Derks: We were pleasantly surprised at how well it is coming together. Honestly- I didn’t know what to expect because of how bad the economy has become in the last three months alone. But our advance registrations were slightly ahead of last year- and our exhibit hall was just shy of being sold out [as of this interview].

We actually had a waiting list of manufacturers who wanted to introduce new avionics products! We had to cut it off at 30 new products because we simply ran out of time on the program to get them all introduced. It is amazing that we were expecting a great show amidst all this negative economic news.

WAS: In visiting AEA’s website recently we noticed that the Association put its Technical Training Exams on-line to help shops qualify for the Avionics Training Excellence Award. How can a customer learn whether a shop or technician has qualified for the award- and why should customers care?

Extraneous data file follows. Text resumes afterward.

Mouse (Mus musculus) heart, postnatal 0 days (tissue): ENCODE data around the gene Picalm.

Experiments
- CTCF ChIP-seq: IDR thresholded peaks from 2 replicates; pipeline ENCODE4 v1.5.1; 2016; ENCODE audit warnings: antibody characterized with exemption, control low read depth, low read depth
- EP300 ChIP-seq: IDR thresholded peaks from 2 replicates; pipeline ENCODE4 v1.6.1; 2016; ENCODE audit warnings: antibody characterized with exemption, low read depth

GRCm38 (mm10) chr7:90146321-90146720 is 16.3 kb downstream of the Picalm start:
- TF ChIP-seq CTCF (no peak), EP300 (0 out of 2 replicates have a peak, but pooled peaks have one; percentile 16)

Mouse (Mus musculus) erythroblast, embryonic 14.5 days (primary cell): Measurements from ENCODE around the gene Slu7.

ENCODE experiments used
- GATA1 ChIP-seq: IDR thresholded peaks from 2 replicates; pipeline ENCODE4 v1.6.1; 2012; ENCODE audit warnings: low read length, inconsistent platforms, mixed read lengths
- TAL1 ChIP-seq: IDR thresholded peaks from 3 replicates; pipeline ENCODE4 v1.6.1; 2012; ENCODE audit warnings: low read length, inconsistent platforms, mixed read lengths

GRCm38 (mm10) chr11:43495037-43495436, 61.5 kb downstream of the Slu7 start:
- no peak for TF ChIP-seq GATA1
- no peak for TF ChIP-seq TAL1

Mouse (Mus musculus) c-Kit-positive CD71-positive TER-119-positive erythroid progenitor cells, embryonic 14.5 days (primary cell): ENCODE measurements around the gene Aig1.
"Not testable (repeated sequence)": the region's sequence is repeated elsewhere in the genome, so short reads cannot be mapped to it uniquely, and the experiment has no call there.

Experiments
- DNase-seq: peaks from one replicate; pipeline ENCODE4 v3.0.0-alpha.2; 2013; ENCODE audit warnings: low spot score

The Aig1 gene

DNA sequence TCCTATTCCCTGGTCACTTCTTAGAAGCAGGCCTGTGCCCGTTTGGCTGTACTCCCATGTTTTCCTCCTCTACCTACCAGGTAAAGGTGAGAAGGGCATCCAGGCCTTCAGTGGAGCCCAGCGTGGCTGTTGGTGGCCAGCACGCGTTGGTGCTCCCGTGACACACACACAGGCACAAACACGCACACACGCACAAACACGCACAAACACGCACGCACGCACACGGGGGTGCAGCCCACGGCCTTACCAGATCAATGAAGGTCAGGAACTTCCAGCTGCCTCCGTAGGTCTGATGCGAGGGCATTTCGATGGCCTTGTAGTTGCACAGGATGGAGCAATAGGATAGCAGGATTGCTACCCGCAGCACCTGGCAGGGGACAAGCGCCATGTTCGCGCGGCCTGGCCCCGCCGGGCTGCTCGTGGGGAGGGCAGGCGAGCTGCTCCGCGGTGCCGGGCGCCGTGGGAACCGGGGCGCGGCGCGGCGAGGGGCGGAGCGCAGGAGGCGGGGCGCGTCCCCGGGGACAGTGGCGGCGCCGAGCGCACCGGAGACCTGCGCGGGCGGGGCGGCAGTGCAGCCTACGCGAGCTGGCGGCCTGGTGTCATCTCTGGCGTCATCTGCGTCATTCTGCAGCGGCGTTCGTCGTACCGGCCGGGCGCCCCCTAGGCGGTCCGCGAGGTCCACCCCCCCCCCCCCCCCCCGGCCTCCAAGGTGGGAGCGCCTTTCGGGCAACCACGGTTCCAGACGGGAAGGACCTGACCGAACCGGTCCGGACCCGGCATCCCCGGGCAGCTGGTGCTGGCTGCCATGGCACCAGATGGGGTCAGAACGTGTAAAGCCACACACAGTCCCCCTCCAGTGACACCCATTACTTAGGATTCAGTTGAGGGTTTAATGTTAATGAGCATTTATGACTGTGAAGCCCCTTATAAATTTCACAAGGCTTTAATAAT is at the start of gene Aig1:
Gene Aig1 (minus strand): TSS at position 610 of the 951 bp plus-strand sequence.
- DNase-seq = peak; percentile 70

Derks: Displaying the AEA’s Avionics Training Excellence Award (ATE) plaques- banners and posters on the walls or in the hangar of an avionics shop- shows its customers that each and every technician in that shop has received some form of technical training approved by the AEA in the last 12 months.

That means those technicians are well versed on the installation- integration and troubleshooting of the newest avionics technologies.

Our awards program is relatively new- less than 10 years old. But- we are working to promote it not only to our members- but to pilots as well to let them know to look for that ATE symbol in the shops they do business with. In turn- that not only saves the customers’ money because they are working with skilled technicians- but helps promote safety and a continually-trained technicians.

More information from www.aea.net